19 Nov 14

Supplier due diligence – the DOs and the DON'Ts

YesNoOver the last few years there has been a welcome growth in buying organisations recognising the importance of understanding the behaviour and practices of suppliers in their supply chain. 

However, for every buyer transitioning to an online solution, there are hundreds more suppliers about to be bombarded with yet another offline questionnaire or interrogated by consultants on a buyer’s behalf.  Unsurprisingly, this is leading to supplier fatigue and corresponding low compliance rates.

After working with many buyers over the last few years, we have developed a set of simple dos and don’ts to help buyers achieve their objectives and ensure supplier compliance, realising the benefits of online supplier management.

The DOs

Do be clear on your objectives upfront.  What do you want to know from which suppliers and why?   

Do use existing supplier portals or solutions that allow suppliers to share their information with multiple buyers.

Do keep it simple and invest time making sure the process is quick and easy for suppliers to provide the information you require.  We have all started to complete questionnaires only to find open ended, poorly thought out questions and put it aside as a job for later.

Do make it easy for suppliers to respond. Using closed questions such as multiple choice, drop down menus and date entries ensures that supplier response times are minimised.  Using an online solution further benefits suppliers by ensuring questionnaire progress can be saved and in some instances responses are also reusable.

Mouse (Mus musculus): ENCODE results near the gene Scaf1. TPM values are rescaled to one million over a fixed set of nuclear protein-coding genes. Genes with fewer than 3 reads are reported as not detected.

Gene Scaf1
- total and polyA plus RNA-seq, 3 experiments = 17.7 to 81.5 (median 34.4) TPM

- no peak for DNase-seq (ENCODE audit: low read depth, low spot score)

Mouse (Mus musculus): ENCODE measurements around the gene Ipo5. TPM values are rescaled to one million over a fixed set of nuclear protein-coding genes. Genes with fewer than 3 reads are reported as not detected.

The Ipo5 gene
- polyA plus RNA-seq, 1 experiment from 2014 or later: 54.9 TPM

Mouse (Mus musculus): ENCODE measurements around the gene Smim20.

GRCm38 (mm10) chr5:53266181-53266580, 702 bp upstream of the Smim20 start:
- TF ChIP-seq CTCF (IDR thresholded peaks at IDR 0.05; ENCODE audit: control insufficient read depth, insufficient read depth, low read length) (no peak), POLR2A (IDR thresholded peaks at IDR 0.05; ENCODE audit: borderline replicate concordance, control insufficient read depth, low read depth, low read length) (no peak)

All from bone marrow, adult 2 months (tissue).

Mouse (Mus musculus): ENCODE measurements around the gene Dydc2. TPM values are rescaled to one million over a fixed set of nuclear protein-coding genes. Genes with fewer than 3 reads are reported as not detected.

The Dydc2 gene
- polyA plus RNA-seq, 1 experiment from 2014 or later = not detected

The DON'Ts

Don’t view this as an opportunity for differentiation or competition. Suppliers won’t be impressed by your creativeness or complexity and after all there are only so many ways that buyers can ask a supplier if they have a Health & Safety policy.

Don’t expect suppliers to respond to a simple single request out of the blue. High supplier uptake is a result of an effective communication plan that covers both your suppliers and your internal stakeholders.

Don’t ask for information you don’t need or can’t use.  Review every question, and ask yourself if it is really necessary, whether the response will be meaningful to you and what you will do with the information.

Don’t make it voluntary. As an organisation you either need information from your suppliers or you don’t. If you do, then be prepared to be clear that this is a requirement of doing business with you.

Achieving 100% compliance is not impossible; many of our clients do, but it requires thought and a focus on both your needs and how to make the process simple and efficient for your suppliers.

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Supplier Management

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